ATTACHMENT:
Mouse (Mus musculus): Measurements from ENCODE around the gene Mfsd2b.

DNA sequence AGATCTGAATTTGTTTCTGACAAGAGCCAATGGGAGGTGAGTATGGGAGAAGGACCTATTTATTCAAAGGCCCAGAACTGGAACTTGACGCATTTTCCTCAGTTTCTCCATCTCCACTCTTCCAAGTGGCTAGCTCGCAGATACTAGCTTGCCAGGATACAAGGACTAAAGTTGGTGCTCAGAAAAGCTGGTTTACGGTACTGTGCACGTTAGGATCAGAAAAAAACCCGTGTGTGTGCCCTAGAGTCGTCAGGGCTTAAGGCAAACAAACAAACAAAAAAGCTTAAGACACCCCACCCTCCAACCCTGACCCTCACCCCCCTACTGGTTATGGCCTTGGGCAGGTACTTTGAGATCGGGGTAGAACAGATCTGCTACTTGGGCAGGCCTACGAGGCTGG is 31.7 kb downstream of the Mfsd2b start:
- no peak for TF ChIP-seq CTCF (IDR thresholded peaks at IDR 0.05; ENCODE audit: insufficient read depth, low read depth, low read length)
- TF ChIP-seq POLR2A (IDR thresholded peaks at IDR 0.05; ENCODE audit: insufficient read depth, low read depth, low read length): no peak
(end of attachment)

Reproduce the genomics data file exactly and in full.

Mouse (Mus musculus): Measurements from ENCODE around the gene Mfsd2b.

DNA sequence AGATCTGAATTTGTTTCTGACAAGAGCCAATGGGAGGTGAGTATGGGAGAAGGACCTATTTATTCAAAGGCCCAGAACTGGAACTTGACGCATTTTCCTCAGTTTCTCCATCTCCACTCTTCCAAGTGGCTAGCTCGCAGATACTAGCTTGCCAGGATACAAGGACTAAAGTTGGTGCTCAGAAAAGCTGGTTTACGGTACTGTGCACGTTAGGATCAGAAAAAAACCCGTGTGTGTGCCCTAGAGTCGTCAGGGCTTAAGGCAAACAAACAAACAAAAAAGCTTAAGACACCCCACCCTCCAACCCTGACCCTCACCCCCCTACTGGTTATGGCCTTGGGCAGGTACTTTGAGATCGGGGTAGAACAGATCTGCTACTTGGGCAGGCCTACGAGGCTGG is 31.7 kb downstream of the Mfsd2b start:
- no peak for TF ChIP-seq CTCF (IDR thresholded peaks at IDR 0.05; ENCODE audit: insufficient read depth, low read depth, low read length)
- TF ChIP-seq POLR2A (IDR thresholded peaks at IDR 0.05; ENCODE audit: insufficient read depth, low read depth, low read length): no peak